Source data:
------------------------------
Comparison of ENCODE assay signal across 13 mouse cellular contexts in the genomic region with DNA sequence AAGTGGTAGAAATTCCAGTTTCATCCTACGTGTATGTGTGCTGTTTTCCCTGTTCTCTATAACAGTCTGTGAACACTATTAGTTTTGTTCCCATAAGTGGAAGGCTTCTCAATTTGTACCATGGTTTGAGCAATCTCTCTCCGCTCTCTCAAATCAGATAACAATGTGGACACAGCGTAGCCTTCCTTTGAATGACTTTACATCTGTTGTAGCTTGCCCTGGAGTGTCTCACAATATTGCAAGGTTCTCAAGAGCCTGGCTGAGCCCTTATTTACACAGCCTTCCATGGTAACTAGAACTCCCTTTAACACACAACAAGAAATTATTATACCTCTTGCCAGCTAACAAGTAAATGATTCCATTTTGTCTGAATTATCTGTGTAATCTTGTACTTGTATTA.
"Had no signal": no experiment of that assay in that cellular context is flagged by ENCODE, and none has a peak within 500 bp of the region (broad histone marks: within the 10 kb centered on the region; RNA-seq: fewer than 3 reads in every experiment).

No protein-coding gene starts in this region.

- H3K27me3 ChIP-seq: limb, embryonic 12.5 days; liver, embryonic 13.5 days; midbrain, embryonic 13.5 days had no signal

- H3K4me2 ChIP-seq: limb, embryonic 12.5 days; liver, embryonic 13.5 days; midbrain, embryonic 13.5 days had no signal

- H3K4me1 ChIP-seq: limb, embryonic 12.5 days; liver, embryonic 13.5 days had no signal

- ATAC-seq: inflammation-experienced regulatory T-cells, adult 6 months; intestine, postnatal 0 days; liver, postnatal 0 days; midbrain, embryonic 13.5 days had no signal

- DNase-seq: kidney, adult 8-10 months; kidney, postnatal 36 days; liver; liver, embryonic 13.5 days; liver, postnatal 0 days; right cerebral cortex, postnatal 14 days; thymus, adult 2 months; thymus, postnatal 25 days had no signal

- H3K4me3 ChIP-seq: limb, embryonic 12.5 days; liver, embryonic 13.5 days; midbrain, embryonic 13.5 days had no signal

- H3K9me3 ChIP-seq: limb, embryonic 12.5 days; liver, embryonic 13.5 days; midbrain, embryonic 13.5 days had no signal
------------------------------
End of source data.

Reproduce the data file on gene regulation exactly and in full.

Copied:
Comparison of ENCODE assay signal across 13 mouse cellular contexts in the genomic region with DNA sequence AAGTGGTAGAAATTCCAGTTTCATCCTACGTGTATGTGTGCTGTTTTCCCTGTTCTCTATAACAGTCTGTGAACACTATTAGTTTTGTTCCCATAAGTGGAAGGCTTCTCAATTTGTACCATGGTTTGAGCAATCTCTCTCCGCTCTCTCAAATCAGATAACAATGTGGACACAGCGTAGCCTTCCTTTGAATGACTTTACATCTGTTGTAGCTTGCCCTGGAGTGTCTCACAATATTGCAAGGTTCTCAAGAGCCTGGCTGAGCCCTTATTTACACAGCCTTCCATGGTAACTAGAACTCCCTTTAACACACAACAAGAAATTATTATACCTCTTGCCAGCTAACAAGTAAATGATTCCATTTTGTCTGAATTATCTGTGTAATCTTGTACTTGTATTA.
"Had no signal": no experiment of that assay in that cellular context is flagged by ENCODE, and none has a peak within 500 bp of the region (broad histone marks: within the 10 kb centered on the region; RNA-seq: fewer than 3 reads in every experiment).

No protein-coding gene starts in this region.

- H3K27me3 ChIP-seq: limb, embryonic 12.5 days; liver, embryonic 13.5 days; midbrain, embryonic 13.5 days had no signal

- H3K4me2 ChIP-seq: limb, embryonic 12.5 days; liver, embryonic 13.5 days; midbrain, embryonic 13.5 days had no signal

- H3K4me1 ChIP-seq: limb, embryonic 12.5 days; liver, embryonic 13.5 days had no signal

- ATAC-seq: inflammation-experienced regulatory T-cells, adult 6 months; intestine, postnatal 0 days; liver, postnatal 0 days; midbrain, embryonic 13.5 days had no signal

- DNase-seq: kidney, adult 8-10 months; kidney, postnatal 36 days; liver; liver, embryonic 13.5 days; liver, postnatal 0 days; right cerebral cortex, postnatal 14 days; thymus, adult 2 months; thymus, postnatal 25 days had no signal

- H3K4me3 ChIP-seq: limb, embryonic 12.5 days; liver, embryonic 13.5 days; midbrain, embryonic 13.5 days had no signal

- H3K9me3 ChIP-seq: limb, embryonic 12.5 days; liver, embryonic 13.5 days; midbrain, embryonic 13.5 days had no signal